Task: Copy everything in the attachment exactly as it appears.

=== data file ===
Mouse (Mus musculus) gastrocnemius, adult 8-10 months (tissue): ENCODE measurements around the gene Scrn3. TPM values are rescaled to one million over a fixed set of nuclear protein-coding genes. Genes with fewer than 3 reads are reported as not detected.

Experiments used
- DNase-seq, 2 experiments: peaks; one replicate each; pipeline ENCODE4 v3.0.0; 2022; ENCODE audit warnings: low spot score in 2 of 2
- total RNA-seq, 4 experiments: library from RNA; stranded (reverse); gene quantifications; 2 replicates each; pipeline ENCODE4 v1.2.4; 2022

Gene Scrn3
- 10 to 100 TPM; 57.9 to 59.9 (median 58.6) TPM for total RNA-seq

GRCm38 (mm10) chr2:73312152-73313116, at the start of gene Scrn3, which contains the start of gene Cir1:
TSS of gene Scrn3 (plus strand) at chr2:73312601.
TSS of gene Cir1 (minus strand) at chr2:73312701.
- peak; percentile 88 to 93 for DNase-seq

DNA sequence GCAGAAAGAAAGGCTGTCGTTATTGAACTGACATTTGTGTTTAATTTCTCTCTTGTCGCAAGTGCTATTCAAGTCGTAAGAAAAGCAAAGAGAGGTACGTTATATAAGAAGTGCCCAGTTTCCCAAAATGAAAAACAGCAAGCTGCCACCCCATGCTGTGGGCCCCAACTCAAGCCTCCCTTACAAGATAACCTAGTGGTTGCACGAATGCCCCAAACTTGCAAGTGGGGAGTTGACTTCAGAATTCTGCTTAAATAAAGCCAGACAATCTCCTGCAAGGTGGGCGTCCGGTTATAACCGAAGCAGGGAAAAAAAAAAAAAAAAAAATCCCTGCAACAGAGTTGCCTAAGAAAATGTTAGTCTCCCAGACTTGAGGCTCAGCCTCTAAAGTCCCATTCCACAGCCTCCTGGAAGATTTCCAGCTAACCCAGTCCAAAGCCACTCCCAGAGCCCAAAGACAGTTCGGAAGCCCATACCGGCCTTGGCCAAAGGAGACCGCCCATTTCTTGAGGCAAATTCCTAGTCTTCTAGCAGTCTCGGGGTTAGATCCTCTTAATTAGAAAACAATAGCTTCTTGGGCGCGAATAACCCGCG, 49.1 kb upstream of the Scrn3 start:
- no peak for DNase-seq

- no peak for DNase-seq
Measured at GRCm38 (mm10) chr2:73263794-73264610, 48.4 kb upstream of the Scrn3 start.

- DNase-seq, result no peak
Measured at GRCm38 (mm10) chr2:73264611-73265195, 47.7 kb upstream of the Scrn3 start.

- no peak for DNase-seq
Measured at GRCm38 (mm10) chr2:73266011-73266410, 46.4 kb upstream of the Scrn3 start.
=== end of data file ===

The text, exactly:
Mouse (Mus musculus) gastrocnemius, adult 8-10 months (tissue): ENCODE measurements around the gene Scrn3. TPM values are rescaled to one million over a fixed set of nuclear protein-coding genes. Genes with fewer than 3 reads are reported as not detected.

Experiments used
- DNase-seq, 2 experiments: peaks; one replicate each; pipeline ENCODE4 v3.0.0; 2022; ENCODE audit warnings: low spot score in 2 of 2
- total RNA-seq, 4 experiments: library from RNA; stranded (reverse); gene quantifications; 2 replicates each; pipeline ENCODE4 v1.2.4; 2022

Gene Scrn3
- 10 to 100 TPM; 57.9 to 59.9 (median 58.6) TPM for total RNA-seq

GRCm38 (mm10) chr2:73312152-73313116, at the start of gene Scrn3, which contains the start of gene Cir1:
TSS of gene Scrn3 (plus strand) at chr2:73312601.
TSS of gene Cir1 (minus strand) at chr2:73312701.
- peak; percentile 88 to 93 for DNase-seq

DNA sequence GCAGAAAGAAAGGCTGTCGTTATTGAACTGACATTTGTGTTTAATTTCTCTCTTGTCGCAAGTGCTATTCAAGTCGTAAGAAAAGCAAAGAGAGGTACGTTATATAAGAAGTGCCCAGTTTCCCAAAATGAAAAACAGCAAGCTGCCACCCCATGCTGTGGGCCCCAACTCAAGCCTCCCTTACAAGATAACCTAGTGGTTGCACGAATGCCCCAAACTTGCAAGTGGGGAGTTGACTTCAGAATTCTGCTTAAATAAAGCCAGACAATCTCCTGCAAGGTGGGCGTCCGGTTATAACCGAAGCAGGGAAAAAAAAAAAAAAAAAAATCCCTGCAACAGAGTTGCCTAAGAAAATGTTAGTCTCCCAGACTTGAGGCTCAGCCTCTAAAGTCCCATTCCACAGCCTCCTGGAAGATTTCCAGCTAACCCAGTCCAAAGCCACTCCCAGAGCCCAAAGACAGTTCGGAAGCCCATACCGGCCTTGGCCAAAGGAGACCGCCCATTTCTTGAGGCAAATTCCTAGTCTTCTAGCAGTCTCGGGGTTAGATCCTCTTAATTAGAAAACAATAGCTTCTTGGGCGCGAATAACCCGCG, 49.1 kb upstream of the Scrn3 start:
- no peak for DNase-seq

- no peak for DNase-seq
Measured at GRCm38 (mm10) chr2:73263794-73264610, 48.4 kb upstream of the Scrn3 start.

- DNase-seq, result no peak
Measured at GRCm38 (mm10) chr2:73264611-73265195, 47.7 kb upstream of the Scrn3 start.

- no peak for DNase-seq
Measured at GRCm38 (mm10) chr2:73266011-73266410, 46.4 kb upstream of the Scrn3 start.